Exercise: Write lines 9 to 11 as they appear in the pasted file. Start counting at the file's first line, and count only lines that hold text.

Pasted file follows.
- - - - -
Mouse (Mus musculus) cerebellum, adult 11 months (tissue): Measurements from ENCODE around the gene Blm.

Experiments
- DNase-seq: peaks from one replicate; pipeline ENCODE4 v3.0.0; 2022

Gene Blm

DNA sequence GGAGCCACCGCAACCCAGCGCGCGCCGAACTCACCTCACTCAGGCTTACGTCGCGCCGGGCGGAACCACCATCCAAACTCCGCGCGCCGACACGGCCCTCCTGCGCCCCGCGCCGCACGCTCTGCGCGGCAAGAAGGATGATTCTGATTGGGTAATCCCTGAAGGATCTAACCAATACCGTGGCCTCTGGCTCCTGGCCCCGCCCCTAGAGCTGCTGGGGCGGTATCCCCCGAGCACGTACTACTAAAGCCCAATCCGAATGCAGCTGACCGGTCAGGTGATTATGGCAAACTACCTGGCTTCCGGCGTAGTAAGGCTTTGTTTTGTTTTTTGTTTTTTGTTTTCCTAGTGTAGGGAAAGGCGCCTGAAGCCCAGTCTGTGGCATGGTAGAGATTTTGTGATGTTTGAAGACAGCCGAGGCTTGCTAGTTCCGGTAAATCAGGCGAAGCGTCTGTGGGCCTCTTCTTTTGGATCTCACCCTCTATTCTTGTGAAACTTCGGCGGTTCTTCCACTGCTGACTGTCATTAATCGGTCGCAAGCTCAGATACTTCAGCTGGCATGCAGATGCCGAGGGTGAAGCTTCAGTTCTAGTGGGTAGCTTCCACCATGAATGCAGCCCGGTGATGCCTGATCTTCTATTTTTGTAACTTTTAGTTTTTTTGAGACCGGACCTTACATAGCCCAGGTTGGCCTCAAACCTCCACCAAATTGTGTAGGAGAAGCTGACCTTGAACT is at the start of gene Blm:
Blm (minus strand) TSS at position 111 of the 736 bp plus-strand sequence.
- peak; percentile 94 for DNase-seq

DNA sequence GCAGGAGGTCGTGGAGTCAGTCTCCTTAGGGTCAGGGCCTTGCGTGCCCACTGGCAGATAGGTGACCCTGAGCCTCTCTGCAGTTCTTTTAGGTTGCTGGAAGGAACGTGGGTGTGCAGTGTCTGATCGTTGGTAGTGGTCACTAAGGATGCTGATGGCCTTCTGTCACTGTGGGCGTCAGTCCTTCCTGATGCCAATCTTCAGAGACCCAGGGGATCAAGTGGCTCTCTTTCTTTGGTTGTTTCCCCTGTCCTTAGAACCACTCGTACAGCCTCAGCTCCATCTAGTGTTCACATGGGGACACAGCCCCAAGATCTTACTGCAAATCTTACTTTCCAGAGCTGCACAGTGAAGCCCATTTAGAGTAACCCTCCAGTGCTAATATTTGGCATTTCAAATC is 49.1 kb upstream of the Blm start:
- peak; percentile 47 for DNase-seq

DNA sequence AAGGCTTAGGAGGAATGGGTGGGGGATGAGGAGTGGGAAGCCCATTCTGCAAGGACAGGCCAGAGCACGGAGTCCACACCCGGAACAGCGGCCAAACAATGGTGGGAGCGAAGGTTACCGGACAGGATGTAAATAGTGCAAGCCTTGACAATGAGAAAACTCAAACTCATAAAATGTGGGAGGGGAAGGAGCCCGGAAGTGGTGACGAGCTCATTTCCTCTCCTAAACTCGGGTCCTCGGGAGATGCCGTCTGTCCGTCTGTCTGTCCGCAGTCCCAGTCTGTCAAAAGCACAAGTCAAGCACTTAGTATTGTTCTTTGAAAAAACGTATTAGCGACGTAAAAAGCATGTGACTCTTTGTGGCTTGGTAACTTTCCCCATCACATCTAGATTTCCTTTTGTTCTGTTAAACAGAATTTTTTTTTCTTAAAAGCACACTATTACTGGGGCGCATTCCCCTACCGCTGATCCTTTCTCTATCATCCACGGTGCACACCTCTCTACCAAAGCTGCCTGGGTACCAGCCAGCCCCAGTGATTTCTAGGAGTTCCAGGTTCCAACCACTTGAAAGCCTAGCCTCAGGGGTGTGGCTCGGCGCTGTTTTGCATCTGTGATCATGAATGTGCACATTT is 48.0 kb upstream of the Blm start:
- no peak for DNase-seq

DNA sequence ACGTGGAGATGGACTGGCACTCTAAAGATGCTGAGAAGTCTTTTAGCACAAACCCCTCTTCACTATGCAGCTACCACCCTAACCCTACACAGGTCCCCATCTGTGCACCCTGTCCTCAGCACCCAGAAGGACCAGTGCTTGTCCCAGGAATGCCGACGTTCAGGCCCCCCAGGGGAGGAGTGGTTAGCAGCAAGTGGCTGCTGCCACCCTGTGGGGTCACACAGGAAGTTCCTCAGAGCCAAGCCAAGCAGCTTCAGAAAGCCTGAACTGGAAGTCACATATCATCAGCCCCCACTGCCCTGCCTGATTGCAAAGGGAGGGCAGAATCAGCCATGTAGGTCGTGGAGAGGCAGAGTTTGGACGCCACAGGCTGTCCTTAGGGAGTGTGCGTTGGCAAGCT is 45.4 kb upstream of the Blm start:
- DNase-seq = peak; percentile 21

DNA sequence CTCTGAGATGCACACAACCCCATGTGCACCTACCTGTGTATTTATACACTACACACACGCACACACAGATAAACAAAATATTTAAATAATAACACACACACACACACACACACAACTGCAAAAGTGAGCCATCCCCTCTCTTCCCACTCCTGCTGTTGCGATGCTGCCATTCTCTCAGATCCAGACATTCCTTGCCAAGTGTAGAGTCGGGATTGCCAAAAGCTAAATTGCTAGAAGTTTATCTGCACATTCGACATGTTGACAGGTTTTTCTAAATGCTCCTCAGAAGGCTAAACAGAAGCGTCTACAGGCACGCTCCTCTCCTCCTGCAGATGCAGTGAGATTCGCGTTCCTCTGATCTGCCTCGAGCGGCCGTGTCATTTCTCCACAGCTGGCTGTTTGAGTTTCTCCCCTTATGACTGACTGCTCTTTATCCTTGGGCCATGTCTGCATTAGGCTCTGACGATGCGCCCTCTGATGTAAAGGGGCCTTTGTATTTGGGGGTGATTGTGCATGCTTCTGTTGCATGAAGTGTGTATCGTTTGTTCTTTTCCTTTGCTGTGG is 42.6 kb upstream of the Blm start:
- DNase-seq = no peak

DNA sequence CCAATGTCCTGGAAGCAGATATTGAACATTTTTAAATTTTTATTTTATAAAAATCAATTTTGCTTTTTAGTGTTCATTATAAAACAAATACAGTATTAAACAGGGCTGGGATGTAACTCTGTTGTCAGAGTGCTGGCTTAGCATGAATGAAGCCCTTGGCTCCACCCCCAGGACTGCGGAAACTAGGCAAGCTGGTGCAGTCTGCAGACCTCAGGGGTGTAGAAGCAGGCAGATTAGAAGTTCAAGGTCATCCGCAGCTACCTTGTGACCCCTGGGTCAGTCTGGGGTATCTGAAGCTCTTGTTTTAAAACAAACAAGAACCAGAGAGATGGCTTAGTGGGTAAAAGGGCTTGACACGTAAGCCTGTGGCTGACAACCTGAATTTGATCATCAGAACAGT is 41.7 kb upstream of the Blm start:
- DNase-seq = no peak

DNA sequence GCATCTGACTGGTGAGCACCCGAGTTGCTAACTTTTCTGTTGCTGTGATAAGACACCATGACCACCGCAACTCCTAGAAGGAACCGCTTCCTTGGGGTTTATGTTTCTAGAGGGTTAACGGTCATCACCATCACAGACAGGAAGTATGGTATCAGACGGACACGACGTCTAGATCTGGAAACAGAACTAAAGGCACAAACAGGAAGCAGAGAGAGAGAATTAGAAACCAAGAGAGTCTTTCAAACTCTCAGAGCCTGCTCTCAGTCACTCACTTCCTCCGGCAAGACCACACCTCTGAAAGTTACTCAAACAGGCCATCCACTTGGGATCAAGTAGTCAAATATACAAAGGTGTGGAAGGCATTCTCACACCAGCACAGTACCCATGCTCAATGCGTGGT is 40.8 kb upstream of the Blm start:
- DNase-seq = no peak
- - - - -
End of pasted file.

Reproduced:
- peak; percentile 47 for DNase-seq

DNA sequence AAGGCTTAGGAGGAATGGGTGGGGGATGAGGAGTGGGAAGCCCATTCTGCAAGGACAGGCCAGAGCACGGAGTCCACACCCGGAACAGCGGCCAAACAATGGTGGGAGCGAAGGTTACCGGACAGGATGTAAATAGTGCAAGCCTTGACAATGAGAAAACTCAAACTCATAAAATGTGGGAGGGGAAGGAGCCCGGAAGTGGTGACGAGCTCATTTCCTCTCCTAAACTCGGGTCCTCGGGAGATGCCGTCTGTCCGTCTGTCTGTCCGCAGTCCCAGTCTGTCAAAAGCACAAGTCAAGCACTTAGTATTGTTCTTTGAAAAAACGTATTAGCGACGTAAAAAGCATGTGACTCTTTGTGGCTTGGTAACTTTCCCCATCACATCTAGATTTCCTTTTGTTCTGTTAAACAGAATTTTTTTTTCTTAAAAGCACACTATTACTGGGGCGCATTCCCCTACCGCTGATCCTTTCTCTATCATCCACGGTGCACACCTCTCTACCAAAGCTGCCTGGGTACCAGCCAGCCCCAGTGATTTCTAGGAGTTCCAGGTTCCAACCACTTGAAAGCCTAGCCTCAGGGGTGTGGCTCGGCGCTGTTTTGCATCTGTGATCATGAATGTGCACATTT is 48.0 kb upstream of the Blm start:
- no peak for DNase-seq